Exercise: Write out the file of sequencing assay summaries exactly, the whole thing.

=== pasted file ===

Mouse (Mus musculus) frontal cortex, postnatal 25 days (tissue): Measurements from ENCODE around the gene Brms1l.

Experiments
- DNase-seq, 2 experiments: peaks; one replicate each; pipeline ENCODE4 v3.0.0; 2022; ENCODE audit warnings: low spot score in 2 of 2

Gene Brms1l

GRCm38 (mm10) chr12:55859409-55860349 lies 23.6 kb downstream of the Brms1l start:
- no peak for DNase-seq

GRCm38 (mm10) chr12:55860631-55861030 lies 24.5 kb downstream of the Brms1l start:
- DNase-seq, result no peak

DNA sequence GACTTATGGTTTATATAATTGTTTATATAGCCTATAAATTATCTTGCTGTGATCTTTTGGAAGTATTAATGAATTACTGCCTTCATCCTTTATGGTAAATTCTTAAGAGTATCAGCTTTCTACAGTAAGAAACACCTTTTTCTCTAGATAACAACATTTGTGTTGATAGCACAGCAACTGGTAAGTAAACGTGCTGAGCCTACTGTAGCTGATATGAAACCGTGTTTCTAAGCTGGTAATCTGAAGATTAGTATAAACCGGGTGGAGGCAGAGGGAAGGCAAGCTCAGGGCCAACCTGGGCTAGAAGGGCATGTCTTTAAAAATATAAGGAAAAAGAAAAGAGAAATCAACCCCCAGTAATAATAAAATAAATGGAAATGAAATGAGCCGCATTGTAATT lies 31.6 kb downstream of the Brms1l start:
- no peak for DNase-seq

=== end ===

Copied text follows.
Mouse (Mus musculus) frontal cortex, postnatal 25 days (tissue): Measurements from ENCODE around the gene Brms1l.

Experiments
- DNase-seq, 2 experiments: peaks; one replicate each; pipeline ENCODE4 v3.0.0; 2022; ENCODE audit warnings: low spot score in 2 of 2

Gene Brms1l

GRCm38 (mm10) chr12:55859409-55860349 lies 23.6 kb downstream of the Brms1l start:
- no peak for DNase-seq

GRCm38 (mm10) chr12:55860631-55861030 lies 24.5 kb downstream of the Brms1l start:
- DNase-seq, result no peak

DNA sequence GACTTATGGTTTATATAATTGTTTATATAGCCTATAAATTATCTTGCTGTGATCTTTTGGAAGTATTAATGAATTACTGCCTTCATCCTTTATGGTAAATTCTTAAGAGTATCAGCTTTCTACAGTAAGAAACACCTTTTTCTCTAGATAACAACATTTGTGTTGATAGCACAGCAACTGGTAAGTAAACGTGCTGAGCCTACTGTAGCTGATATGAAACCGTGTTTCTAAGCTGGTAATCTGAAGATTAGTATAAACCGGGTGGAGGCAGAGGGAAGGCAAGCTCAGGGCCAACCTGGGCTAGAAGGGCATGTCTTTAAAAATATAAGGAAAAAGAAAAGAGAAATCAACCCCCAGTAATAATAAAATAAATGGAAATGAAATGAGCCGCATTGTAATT lies 31.6 kb downstream of the Brms1l start:
- no peak for DNase-seq